A key area of public policy in the last twenty years is the question of how, and how much, to protect vthe environment. At the heart of this has been the heated debate over the nature of the relationship between economic growth and environmental sustainability. Is environemental sustainability economic growth or `green growth', a contradiction in terms?
Avoiding the confusion that often surrounds these issues, Ekins provides rigorous expositions of the concept of sustainability, integrated environmental and economic accounting, the Environmental Kuznets Curve, the economics of climate change and environmental taxation. Individual chapters are organised as self-contained, state-of-the-art expositions of the core issues of environmental economics, with extensive cross-referencing from one chapter to another, in order to guide the student or policy-maker through these complex problems.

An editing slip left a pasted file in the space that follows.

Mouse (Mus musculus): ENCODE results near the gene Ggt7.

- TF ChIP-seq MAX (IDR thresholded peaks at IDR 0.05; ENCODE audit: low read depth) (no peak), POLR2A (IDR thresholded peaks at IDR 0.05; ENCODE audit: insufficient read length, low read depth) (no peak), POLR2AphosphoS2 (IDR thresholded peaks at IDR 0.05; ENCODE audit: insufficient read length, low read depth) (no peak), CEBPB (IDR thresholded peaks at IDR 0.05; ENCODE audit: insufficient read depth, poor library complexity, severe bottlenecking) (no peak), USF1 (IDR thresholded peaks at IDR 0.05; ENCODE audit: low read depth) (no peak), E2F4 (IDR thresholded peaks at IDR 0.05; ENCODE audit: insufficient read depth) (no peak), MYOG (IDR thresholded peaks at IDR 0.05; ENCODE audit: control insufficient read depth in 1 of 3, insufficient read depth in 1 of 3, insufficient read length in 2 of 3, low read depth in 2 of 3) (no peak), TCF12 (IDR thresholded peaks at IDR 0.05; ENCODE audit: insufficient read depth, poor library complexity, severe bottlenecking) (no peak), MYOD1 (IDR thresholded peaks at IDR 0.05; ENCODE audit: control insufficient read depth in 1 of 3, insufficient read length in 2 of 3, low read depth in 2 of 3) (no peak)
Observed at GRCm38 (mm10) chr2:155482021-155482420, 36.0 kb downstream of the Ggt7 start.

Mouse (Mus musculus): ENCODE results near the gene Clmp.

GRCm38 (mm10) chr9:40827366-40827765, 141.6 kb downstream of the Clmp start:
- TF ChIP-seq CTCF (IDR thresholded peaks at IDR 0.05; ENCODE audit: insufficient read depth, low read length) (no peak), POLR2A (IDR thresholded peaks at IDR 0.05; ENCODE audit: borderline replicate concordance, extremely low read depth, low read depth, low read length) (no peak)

Paul Ekins breaks new ground in defining the conditions of compatibility between economic growth and environmental sustainability, and provides measures and criteria by which the environmental sustainability of economic growth, as it occurs in the real world, may be judged. It is argued that `green growth' is not only theoretically possible but economically achievable and the authors show what environmental and economic policies are required to achieve this.
Economic Growth and Environmental Sustainability will be welcolmed by students of and researchers in environmental economics and environmental studies, as well as all interested policy-makers.